By Leslie Nguyen
News Staff

Josh Freeman
The Blueprint recently received the Gold Crown Award from the Columbia Scholastic Press Association. Only six Gold Crown Awards were issued.

Georgia Tech's yearbook, the Blueprint, has won one of the nations most prestigious publication awards after competing with hundreds of other colleges and universities.
The Columbia Scholastic Press Association recently announced its top awards for scholastic publications at the 20th Annual College Media Convention, which was co-sponsored with College Media Advisers, Inc. 431 newspapers, 521 yearbooks, and 230 magazines entered the 1998 Crown Awards Program, representing editions published during the 1996-97 academic year.
Seven college newspapers, six yearbooks, and two magazines received Gold Crown Awards while 24 other college publications received the second highest CSPA award, known as the Silver Crown Award. Gold Crowns have been awarded annually since 1982, and Silver Crowns have been give since 1984.
The Blueprint, having entered in the large school/university category, won a Gold Crown along with other yearbooks from Indiana University, University of Michigan, Kansas State University, The University of Oklahoma, and Northwest Missouri State University. All of the Gold Crown winners except Georgia Tech have either a school of journalism or a department of communication studies. "It's quite an honor to win considering we are a technical school," commented Student Publications Manger RoseMary Wells. "I'm very proud of the students who worked on it. It is amazing what they accomplished if you consider taking the Blueprint out of the engineering school environment and putting it against it against other large schools nationally."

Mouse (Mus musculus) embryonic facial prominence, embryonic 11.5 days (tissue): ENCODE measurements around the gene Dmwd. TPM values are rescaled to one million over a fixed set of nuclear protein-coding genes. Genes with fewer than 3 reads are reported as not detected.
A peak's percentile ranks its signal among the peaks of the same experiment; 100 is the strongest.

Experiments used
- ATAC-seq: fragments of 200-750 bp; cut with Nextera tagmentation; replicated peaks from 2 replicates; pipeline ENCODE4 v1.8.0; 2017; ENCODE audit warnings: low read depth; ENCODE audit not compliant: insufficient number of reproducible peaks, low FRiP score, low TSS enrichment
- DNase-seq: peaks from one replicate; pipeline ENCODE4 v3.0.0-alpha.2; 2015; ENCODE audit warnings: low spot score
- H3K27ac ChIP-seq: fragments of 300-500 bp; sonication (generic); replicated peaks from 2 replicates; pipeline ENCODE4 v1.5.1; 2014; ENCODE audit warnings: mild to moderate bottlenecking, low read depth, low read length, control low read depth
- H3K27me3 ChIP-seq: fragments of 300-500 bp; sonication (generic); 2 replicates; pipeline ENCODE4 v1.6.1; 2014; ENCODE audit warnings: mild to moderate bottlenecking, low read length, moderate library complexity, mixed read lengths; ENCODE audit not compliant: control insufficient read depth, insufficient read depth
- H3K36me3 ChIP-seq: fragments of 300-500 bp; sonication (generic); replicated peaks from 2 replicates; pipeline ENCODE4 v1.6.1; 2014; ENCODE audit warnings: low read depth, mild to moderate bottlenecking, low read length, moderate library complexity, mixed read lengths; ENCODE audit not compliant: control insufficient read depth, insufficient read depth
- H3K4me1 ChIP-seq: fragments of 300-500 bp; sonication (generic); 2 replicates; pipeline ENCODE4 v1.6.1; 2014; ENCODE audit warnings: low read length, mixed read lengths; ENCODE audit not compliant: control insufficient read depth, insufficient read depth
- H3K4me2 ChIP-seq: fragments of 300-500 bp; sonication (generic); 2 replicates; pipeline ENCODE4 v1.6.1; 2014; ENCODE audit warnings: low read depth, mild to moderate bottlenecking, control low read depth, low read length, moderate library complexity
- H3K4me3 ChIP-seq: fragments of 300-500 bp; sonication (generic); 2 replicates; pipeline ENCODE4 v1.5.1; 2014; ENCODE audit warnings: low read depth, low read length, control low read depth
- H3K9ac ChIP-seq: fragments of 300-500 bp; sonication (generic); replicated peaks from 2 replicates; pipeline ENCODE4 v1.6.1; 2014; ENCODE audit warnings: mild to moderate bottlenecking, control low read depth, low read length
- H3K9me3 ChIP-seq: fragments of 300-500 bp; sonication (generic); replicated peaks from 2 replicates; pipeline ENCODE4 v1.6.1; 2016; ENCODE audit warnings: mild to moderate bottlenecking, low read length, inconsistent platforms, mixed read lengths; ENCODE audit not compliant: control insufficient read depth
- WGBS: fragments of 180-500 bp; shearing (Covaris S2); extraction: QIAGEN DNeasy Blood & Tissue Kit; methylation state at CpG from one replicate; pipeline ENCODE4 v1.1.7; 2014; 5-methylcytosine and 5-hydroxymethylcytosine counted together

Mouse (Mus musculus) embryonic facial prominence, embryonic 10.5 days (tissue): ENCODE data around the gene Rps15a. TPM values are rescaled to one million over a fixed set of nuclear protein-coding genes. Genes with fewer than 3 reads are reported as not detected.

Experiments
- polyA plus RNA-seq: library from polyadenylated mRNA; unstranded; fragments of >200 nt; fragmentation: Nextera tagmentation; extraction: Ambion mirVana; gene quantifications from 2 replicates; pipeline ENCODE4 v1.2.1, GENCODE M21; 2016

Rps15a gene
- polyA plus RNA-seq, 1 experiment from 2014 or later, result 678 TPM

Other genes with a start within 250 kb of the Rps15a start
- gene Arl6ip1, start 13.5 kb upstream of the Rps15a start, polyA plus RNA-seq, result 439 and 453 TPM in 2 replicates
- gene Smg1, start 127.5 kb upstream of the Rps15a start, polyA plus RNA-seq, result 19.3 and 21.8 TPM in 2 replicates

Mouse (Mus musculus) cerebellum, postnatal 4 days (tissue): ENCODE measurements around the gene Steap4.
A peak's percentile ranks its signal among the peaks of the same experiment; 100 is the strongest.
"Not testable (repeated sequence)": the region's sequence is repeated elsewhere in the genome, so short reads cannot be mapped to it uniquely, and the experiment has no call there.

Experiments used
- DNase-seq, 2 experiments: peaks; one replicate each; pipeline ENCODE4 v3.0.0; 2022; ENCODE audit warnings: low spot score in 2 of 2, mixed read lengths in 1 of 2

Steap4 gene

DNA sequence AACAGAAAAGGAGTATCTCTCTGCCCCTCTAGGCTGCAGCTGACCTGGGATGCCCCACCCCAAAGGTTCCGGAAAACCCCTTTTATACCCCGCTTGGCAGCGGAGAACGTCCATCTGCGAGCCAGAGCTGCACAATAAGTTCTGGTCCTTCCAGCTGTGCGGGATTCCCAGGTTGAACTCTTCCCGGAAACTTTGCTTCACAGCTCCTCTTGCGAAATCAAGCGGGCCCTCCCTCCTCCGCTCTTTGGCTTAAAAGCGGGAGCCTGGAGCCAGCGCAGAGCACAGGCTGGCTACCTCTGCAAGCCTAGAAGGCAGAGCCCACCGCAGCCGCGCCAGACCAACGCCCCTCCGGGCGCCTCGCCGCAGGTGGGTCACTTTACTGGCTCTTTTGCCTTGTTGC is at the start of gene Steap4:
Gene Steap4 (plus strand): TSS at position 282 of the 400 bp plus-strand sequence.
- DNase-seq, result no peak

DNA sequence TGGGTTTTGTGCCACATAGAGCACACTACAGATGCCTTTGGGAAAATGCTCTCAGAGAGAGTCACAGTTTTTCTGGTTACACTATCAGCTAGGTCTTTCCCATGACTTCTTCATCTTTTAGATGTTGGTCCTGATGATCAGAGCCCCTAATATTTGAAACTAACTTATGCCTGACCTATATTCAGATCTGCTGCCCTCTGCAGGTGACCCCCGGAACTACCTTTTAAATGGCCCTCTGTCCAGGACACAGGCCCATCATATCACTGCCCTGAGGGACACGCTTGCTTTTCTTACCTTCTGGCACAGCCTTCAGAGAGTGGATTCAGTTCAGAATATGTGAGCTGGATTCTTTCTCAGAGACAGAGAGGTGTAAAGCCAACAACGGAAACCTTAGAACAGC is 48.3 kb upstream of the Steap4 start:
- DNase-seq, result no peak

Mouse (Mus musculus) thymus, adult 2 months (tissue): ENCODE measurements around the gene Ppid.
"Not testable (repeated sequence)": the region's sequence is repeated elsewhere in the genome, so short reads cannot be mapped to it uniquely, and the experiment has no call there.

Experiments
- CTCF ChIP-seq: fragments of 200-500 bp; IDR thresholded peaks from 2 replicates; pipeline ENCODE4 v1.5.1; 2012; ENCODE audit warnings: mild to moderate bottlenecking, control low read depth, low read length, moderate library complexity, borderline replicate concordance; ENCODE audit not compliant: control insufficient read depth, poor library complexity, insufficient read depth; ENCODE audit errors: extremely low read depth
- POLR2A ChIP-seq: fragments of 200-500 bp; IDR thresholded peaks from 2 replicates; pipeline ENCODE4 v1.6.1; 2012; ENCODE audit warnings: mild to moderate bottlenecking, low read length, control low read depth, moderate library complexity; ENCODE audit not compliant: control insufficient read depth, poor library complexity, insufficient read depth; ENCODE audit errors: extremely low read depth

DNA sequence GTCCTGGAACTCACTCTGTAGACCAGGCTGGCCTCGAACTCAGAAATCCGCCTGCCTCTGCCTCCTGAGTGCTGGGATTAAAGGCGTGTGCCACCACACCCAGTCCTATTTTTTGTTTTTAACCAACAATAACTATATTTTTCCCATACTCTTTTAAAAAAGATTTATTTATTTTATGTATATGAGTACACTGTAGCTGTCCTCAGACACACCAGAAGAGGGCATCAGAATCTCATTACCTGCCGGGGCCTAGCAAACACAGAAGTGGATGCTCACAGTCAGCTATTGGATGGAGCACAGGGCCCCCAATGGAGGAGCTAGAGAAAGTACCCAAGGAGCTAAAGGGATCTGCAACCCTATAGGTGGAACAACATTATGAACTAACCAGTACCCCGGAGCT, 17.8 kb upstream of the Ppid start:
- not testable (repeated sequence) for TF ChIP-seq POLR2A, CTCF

Wells believes the Blueprint could be even better if other students realized that they could easily get involved with the annual publication here at Tech.
"People sometimes don't even think about yearbook as a creative outlook at Tech but it's here. It's here as a resource, and it's here for people who want to get involved. I don't think people come to a technical school to work on an award-winning publication," said Wells.
She also adds, "I would like to see more high school editors and writers join as well as photographers. We could use many more photographers in addition to the award-winning photographers we already have."
The CPSA functions as an educational press organization providing services to student newspapers, magazines, yearbooks, and videos in schools and colleges, who join the CSPA as members to receive these services. Owned and operated by Columbia University since 1925, the Association now enrolls 2,000 members throughout North America and in certain overseas schools and colleges.

Copyright © 1998 by Gregory S. Scherrer, Editor and by the Student Publications Board

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